Neil Gorsuch’s confirmation as a Supreme Court justice appeared all but certain after his smooth and appealing testimony before the Senate Judiciary Committee. He came across as almost too good, one of his backers said. He was the beneficiary of a well-financed effort by outside groups. And Senate Majority Leader Mitch McConnell and President Trump were strongly committed to his confirmation.
Yet in the days before floor debate began, his nomination was in jeopardy. Three Republican senators wouldn’t commit to vote for the nuclear option to prevent a Democratic filibuster from blocking Gorsuch’s confirmation.
Susan Collins of Maine and Lisa Murkowski of Alaska, both pro-choice on abortion, raised the fear that ending the filibuster of Supreme Court nominee could lead to an anti-abortion majority on the court.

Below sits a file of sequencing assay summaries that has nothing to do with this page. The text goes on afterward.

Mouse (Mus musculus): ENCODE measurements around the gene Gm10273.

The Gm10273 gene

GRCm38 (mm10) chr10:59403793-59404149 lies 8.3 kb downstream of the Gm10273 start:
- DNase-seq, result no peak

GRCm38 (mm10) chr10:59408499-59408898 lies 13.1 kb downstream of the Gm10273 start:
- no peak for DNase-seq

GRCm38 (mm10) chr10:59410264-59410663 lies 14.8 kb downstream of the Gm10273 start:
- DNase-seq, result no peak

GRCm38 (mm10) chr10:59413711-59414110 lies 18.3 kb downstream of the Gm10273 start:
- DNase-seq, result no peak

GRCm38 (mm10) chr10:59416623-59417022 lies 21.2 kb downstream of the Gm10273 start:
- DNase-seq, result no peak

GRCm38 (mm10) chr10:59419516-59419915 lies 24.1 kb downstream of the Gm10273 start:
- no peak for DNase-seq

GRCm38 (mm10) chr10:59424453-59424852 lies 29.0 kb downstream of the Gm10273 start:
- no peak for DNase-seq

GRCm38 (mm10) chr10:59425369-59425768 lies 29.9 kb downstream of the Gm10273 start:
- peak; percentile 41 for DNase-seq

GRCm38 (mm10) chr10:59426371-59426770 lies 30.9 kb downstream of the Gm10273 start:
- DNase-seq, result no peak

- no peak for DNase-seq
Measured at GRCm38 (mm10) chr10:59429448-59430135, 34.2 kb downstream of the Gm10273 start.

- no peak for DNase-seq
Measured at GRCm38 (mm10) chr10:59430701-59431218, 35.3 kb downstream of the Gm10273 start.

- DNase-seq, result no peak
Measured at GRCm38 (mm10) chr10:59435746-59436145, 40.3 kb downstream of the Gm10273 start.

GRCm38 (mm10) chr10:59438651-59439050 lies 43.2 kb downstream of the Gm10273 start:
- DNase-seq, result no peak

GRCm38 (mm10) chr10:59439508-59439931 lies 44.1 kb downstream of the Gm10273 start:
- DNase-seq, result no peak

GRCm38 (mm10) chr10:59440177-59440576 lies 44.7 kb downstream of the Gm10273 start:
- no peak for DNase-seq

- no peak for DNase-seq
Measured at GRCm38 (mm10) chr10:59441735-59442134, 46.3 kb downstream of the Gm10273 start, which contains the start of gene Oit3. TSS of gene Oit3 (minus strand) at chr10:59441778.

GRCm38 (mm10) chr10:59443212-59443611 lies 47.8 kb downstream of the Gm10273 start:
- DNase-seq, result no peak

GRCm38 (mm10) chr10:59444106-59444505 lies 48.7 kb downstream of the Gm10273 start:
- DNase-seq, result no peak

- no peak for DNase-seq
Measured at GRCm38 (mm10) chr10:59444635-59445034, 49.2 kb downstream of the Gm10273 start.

Bob Corker of Tennessee had a different concern. He waved the banner of tradition, a lobbyist said. He defended the filibuster as a worthy tradition of the Senate that promotes compromise and bipartisanship. Killing the filibuster in Supreme Court nominations could lead to eliminating it entirely, even in debates over legislation. McConnell insists this won’t happen.